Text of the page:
Legislative Safeguards pertaining to Witness Protection

  • Unlawful Activities (Prevention) Act, 1967 and Unlawful Activities (Prevention) Amendment Act, 2004
    Section 44 of the Amended Act deals with the concept of witness protection and borrows the idea from certain predecessor anti- terror legislation such as Terrorist and Disruptive Activities Act, 1987 and Prevention of Terrorism Act, 2002. The provision under sub-clause (3) makes it compulsory to take steps to hide the identity of witnesses who have been protected by the procedure laid down under this legislation. The provision mandates that any and all information relating to such protected witness has to be redacted from the chargesheet and steps must be taken so as to ensure that their identities are not revealed.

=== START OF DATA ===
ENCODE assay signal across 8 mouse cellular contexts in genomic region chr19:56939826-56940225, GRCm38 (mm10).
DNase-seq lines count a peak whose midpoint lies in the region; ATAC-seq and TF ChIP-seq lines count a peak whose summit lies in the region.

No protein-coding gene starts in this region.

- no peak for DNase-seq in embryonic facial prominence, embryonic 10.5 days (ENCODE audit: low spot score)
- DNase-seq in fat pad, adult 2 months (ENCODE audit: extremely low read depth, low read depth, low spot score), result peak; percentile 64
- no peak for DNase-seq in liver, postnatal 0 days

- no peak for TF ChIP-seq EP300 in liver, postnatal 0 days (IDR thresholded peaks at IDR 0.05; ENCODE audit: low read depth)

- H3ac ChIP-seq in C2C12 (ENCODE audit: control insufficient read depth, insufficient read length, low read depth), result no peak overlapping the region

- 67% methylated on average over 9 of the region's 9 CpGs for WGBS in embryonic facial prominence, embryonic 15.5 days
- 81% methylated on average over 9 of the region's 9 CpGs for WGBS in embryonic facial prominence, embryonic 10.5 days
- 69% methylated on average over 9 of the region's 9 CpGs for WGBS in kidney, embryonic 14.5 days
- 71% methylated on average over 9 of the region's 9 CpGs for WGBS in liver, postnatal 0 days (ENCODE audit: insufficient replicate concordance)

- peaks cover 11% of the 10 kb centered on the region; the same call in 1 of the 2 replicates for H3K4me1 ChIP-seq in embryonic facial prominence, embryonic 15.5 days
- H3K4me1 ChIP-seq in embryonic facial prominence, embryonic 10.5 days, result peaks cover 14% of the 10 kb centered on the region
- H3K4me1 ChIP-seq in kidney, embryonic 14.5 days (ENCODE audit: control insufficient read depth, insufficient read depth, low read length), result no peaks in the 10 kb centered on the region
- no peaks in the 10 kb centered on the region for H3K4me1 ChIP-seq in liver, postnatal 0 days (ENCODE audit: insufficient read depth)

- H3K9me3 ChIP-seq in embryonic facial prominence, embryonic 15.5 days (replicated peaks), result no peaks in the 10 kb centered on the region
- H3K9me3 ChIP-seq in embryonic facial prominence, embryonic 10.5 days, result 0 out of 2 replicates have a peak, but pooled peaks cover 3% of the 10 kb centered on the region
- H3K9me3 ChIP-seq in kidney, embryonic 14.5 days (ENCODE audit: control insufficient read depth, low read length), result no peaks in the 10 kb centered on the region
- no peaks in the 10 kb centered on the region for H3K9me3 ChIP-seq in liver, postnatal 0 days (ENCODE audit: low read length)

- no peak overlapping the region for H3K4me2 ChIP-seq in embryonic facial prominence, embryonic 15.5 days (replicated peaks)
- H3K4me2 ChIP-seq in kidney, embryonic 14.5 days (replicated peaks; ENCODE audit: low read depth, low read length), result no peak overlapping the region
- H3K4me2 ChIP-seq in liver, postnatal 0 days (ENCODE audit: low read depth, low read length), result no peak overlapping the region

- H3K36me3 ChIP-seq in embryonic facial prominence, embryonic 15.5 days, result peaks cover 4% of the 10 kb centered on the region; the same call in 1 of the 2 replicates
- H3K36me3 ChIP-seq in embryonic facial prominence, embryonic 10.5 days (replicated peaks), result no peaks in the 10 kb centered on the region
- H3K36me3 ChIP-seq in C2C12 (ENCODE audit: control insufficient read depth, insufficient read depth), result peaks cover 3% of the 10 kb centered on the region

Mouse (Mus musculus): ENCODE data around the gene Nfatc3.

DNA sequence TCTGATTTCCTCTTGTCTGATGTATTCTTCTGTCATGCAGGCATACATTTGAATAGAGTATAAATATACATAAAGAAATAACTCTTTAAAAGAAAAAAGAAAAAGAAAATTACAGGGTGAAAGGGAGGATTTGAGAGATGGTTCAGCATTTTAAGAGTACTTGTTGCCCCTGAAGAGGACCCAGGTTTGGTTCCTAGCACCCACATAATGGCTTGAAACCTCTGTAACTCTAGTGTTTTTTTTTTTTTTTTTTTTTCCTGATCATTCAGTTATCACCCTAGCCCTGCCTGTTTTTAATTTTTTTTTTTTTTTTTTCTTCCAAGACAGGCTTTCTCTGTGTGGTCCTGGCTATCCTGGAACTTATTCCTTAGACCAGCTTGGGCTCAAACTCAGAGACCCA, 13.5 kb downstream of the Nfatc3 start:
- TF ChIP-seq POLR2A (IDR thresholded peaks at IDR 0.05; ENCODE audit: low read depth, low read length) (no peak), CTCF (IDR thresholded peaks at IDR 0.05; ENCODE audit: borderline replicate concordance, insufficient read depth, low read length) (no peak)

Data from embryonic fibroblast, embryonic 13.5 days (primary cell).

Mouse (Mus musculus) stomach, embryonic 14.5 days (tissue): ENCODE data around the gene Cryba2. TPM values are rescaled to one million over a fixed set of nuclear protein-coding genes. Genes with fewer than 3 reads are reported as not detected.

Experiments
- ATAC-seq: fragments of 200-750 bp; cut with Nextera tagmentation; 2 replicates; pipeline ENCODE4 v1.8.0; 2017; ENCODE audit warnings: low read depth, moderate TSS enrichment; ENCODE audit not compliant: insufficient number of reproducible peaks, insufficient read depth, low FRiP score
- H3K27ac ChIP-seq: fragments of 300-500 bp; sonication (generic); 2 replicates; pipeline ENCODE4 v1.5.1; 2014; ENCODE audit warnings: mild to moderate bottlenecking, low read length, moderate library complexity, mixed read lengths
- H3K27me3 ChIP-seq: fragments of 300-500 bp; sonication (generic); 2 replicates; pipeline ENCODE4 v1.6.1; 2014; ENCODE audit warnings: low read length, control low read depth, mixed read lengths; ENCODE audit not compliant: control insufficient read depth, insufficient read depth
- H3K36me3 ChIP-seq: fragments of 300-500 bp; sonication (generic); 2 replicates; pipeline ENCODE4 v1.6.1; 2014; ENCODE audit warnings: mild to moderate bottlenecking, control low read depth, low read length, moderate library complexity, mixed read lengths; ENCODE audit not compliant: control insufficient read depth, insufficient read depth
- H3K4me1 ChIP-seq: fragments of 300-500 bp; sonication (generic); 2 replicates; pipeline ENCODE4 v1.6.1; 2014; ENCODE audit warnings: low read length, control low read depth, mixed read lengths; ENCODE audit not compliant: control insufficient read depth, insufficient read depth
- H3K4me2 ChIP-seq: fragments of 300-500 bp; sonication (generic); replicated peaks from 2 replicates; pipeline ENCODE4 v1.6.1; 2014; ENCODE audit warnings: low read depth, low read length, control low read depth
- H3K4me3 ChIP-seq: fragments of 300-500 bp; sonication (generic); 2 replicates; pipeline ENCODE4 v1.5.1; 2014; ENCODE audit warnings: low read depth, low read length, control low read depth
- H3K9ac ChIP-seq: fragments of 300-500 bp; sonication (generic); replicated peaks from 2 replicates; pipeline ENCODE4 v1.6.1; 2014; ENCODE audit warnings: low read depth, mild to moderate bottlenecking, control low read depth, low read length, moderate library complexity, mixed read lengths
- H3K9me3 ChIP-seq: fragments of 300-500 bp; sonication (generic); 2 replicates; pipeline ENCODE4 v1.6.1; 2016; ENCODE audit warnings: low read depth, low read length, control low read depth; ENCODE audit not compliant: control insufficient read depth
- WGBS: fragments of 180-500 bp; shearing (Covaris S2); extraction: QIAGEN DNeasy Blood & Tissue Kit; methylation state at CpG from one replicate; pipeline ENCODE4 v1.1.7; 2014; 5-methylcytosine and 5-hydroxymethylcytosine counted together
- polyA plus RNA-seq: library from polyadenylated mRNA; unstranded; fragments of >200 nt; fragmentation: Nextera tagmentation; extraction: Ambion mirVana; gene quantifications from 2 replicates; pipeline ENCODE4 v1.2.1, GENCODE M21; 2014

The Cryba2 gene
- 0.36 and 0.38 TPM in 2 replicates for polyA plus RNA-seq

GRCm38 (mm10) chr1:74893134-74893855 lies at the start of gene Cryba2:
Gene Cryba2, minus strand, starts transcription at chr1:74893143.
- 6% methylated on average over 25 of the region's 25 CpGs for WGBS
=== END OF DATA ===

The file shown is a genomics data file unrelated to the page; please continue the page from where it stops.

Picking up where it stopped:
• Witness Protection Scheme, 2018
    The Union Home Ministry in consonance with the order of the Supreme Court in the case of Best Bakery2 and State of Gujrat vs Anirudh Singh3 highlighted that there is a need to protect witnesses and the threat or intimidation of witnesses goes to the violation of principles of fair trial. Thus, the scheme came into existence. The scheme deals in great extent with the scope and practical measures of witness protection such as relocation, expenses and even to the extent of change of identity. But this as a statutory requirement for witness protection does not suffice because the same is titled as scheme and thus a sub-ordinate legislation which is discretionary upon the Executive may create issues of actual implementation. Thus, there is a necessity of a statutory protection not only in cases of terrorism but other criminal offences also to secure the witness and their testimony.